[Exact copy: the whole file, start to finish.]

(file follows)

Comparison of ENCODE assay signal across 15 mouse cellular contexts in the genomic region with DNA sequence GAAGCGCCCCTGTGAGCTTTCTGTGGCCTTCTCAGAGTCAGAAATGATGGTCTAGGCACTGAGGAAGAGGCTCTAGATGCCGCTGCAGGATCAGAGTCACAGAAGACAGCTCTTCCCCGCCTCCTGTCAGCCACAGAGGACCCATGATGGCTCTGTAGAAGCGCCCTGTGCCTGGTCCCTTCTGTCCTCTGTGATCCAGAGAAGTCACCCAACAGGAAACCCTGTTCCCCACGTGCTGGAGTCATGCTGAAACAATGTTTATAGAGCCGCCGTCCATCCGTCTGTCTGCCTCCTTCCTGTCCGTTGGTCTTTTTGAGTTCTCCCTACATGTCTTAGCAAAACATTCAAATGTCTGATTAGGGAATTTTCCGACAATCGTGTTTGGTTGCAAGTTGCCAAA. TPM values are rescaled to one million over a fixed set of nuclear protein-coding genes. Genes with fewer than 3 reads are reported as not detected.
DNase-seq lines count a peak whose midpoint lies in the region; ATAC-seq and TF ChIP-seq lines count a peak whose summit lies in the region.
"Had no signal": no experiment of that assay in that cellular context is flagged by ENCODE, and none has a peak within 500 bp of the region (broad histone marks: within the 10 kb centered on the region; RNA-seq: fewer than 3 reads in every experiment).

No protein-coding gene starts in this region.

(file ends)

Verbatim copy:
Comparison of ENCODE assay signal across 15 mouse cellular contexts in the genomic region with DNA sequence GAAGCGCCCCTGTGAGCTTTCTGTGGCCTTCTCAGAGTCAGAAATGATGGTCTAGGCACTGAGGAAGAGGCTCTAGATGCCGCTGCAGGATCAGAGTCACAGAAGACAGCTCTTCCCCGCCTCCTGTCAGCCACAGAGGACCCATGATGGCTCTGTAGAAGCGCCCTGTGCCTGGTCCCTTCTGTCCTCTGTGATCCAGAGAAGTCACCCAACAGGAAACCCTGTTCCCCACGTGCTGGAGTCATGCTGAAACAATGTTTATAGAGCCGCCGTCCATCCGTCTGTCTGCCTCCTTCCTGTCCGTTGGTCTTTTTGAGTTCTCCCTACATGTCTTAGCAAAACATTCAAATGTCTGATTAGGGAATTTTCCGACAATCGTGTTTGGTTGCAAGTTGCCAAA. TPM values are rescaled to one million over a fixed set of nuclear protein-coding genes. Genes with fewer than 3 reads are reported as not detected.
DNase-seq lines count a peak whose midpoint lies in the region; ATAC-seq and TF ChIP-seq lines count a peak whose summit lies in the region.
"Had no signal": no experiment of that assay in that cellular context is flagged by ENCODE, and none has a peak within 500 bp of the region (broad histone marks: within the 10 kb centered on the region; RNA-seq: fewer than 3 reads in every experiment).

No protein-coding gene starts in this region.